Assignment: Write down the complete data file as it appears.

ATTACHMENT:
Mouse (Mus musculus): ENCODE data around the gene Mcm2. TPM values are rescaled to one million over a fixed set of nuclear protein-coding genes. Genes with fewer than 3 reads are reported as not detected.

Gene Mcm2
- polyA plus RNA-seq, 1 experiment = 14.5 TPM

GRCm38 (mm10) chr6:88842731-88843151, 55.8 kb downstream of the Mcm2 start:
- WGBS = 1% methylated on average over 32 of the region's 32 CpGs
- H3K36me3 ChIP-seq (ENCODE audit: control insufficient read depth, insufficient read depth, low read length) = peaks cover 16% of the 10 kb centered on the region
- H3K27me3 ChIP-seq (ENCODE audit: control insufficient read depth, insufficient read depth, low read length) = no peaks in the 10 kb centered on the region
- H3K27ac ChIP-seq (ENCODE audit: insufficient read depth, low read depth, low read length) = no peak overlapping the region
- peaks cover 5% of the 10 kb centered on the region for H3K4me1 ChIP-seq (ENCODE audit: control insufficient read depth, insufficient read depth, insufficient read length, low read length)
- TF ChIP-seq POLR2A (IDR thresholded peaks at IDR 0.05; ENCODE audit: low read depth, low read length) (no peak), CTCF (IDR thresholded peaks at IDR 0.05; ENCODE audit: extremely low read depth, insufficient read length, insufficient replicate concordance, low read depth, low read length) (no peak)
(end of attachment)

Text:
Mouse (Mus musculus): ENCODE data around the gene Mcm2. TPM values are rescaled to one million over a fixed set of nuclear protein-coding genes. Genes with fewer than 3 reads are reported as not detected.

Gene Mcm2
- polyA plus RNA-seq, 1 experiment = 14.5 TPM

GRCm38 (mm10) chr6:88842731-88843151, 55.8 kb downstream of the Mcm2 start:
- WGBS = 1% methylated on average over 32 of the region's 32 CpGs
- H3K36me3 ChIP-seq (ENCODE audit: control insufficient read depth, insufficient read depth, low read length) = peaks cover 16% of the 10 kb centered on the region
- H3K27me3 ChIP-seq (ENCODE audit: control insufficient read depth, insufficient read depth, low read length) = no peaks in the 10 kb centered on the region
- H3K27ac ChIP-seq (ENCODE audit: insufficient read depth, low read depth, low read length) = no peak overlapping the region
- peaks cover 5% of the 10 kb centered on the region for H3K4me1 ChIP-seq (ENCODE audit: control insufficient read depth, insufficient read depth, insufficient read length, low read length)
- TF ChIP-seq POLR2A (IDR thresholded peaks at IDR 0.05; ENCODE audit: low read depth, low read length) (no peak), CTCF (IDR thresholded peaks at IDR 0.05; ENCODE audit: extremely low read depth, insufficient read length, insufficient replicate concordance, low read depth, low read length) (no peak)